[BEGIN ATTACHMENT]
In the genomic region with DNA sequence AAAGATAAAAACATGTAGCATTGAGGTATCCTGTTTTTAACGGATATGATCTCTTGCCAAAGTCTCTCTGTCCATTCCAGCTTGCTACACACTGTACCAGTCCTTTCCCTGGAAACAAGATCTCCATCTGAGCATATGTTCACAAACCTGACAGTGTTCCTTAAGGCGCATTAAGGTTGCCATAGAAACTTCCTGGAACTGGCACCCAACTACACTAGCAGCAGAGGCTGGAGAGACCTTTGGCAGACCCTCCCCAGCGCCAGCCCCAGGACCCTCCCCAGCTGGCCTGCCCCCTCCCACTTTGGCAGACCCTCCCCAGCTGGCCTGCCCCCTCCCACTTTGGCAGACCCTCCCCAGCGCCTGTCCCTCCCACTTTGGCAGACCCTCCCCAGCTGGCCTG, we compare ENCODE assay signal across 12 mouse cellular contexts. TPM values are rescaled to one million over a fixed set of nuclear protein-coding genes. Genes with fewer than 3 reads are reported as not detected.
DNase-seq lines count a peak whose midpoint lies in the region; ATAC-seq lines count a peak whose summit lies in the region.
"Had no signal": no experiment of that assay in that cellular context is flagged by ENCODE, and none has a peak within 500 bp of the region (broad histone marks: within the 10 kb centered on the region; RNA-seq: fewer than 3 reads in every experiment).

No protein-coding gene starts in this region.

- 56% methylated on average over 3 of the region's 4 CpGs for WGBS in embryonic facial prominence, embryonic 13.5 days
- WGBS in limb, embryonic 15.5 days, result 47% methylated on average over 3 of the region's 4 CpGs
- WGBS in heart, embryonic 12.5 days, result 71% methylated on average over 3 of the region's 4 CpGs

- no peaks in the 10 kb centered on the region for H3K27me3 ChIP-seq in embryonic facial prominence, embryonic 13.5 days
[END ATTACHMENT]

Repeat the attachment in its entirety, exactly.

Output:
In the genomic region with DNA sequence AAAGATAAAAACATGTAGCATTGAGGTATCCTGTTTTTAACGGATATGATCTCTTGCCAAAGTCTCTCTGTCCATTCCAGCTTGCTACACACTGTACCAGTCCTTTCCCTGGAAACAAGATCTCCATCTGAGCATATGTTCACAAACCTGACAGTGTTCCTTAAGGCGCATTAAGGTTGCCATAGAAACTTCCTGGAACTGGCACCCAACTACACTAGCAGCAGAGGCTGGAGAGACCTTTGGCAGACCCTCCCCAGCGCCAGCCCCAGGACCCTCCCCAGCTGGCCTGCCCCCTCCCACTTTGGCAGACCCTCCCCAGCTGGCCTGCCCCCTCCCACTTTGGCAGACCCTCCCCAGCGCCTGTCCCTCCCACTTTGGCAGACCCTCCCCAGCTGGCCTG, we compare ENCODE assay signal across 12 mouse cellular contexts. TPM values are rescaled to one million over a fixed set of nuclear protein-coding genes. Genes with fewer than 3 reads are reported as not detected.
DNase-seq lines count a peak whose midpoint lies in the region; ATAC-seq lines count a peak whose summit lies in the region.
"Had no signal": no experiment of that assay in that cellular context is flagged by ENCODE, and none has a peak within 500 bp of the region (broad histone marks: within the 10 kb centered on the region; RNA-seq: fewer than 3 reads in every experiment).

No protein-coding gene starts in this region.

- 56% methylated on average over 3 of the region's 4 CpGs for WGBS in embryonic facial prominence, embryonic 13.5 days
- WGBS in limb, embryonic 15.5 days, result 47% methylated on average over 3 of the region's 4 CpGs
- WGBS in heart, embryonic 12.5 days, result 71% methylated on average over 3 of the region's 4 CpGs

- no peaks in the 10 kb centered on the region for H3K27me3 ChIP-seq in embryonic facial prominence, embryonic 13.5 days